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The W Is It: The WNBA really made its all-stars fly economy

The WNBA nearly did all-star weekend right. Then 6’8 Brittney Griner was given a middle seat in coach.

Welcome to The W Is It, a weekly column about all the stuff that freakin’ rules in the WNBA. Have any tips of topics to cover? Find me @mellentuck on Twitter.

When Brittney Griner landed at McCarron International Airport in Las Vegas the Thursday before the WNBA All-Star Game, she was greeted by a limo ready to take her to an upgraded suite at the Delano Hotel. As she walked through the doors of her new room, she witnessed something not seen at any of her previous five all-star appearances: a room with a common room and supersized bathroom.

It’s here where the Phoenix Mercury center changed before going to a luxurious players-only dinner down the Vegas strip at the Bellagio. There were no ball-signings or media appearances to make. Just the best in the world enjoying a night together.

“It was fun,” Griner told SB Nation of the weekend. “Not that the other ones weren’t fun ... the one in Phoenix [in 2014] was fun. But it just felt like a real all-star.”

At least it felt that way once the players arrived. The 22 all-stars still had to fly coach to the event, which meant a middle seat for the 6’8 Griner. She had to pay her own money to upgrade and get the necessary extra leg room.

“If they would’ve listened to [Aces general manager and head coach] Bill Laimbeer on how to get us there, our travel there, to make us really feel like all-stars, then it would’ve been great,” Griner said. “Like first-class seats, or at least exit row.”

Indeed, Las Vegas’ inaugural All-Star Game flashed the grandeur the stars of the league’s biggest celebratory weekend has long craved. At the same time, Griner’s flight difficulties showed the league still has a ways to go to improve the all-star experience for those standouts.

Upon arrival, everything was pristine. The biggest draw of the weekend featured a beach party performance the night before the game, with rapper Snoop Dogg and hip-hop artist Iggy Azalea performing at the Mandalay Bay casino and hotel. (Las Vegas Aces star Liz Cambage was set to open the night as a DJ, but technical difficulties scratched that segment.)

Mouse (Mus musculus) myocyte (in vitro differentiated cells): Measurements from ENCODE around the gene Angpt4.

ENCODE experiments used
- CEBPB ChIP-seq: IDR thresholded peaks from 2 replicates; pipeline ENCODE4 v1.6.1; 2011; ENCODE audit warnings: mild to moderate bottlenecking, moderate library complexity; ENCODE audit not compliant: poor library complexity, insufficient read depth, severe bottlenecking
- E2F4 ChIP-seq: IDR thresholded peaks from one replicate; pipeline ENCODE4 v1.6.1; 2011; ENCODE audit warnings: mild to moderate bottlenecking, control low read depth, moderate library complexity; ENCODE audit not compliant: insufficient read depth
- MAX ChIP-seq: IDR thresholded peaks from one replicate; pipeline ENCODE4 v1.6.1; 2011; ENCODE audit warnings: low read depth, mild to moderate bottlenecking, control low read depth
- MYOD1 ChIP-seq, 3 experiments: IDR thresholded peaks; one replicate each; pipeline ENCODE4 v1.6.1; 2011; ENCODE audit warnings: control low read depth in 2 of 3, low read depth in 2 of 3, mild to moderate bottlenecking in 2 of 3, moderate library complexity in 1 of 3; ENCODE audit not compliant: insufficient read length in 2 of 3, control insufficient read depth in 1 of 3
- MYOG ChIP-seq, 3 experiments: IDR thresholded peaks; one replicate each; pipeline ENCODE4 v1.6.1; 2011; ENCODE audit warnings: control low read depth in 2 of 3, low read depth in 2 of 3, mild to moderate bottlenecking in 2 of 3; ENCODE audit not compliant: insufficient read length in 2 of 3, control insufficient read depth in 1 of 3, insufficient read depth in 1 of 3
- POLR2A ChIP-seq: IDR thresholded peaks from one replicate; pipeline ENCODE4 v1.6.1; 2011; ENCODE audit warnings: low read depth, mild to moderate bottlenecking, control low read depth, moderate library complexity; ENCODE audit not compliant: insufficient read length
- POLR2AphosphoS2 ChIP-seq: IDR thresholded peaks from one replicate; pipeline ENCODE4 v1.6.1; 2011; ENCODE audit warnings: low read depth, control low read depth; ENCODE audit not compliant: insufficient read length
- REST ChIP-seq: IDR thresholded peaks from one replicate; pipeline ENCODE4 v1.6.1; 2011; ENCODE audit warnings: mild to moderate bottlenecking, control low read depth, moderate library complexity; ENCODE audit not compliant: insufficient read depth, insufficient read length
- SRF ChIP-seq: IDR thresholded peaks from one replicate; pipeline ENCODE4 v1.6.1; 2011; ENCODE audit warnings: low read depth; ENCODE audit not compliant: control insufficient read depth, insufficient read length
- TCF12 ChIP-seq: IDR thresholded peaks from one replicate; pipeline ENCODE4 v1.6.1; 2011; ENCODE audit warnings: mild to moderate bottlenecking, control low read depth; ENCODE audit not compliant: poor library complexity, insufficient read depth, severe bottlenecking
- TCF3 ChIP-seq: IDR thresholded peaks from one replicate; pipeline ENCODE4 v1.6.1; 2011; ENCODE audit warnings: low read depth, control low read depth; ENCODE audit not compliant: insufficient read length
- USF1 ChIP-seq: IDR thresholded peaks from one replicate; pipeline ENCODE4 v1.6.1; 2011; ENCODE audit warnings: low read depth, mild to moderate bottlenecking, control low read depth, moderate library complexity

The next day, the WNBA All-Star Game player introductions were done between sets of Cirque Du Soleil stunts. For the first time ever, the game even had a halftime act, with singer Teyana Taylor owning the stage for the duration of the intermission.

Taylor was able to perform because, for the first time since 2006, the Three-Point Shootout and Skills Competition were not only paired together, but given their own night. For the past three years, the Three-Point Shootout was played at halftime of the actual game, and there was no skills contest. Moving the events to Friday night gave the players a second day of spotlight on ESPN and opened the weekend to other events.

Taylor’s performance was a memorable one for the all-stars. In lieu of a halftime speech in the locker room, the players surrounded the stage to enjoy quasi-personal show. First-time all-stars Diamond DeShield of the Chicago Sky and Odyssey Sims of the Minnesota Lynx took the mic to belt out Taylor lyrics in front of the crowd.

Griner also noticed all the other players from around the league in attendance to enjoy the weekend with them. With so much to enjoy around the game, it was hard for them to pass up, even if the alternative was a much-needed vacation. Luminaries included Sky forwards Gabby Williams and Stefanie Dolson, Seattle Storm guard Sue Bird, and recent World Cup winner Megan Rapinoe, and NBA all-stars Kobe Bryant and Chris Paul.

“I’d definitely call it my favorite weekend,” Griner said. “They made a lot of improvements. The aura around everything was great. I think it should be there again.”

But there’s still a ways for the league to go, through no fault of its host. One complaint was the All-Star Game’s early tip time at 12:30 p.m. PT the afternoon following the Snoop Dogg and Iggy Azalea concert. “Come on,” Griner said. “We’re all adults here. Maybe push the game back a little later.”

And then, there were the flights. The WNBA All-Star Weekend is funded through a partnership between the league and the host franchise. Usually, the host franchise is responsible for travel arrangements.

Knowing that, Laimbeer, the coach and general manager of the Aces — and himself a 6’11 former NBA player — proposed setting $20,000 of his organization’s share aside to pay for first-class flights for the 22 all-stars. But the league rejected the proposal, forcing Griner and her companions to squeeze into coach seats.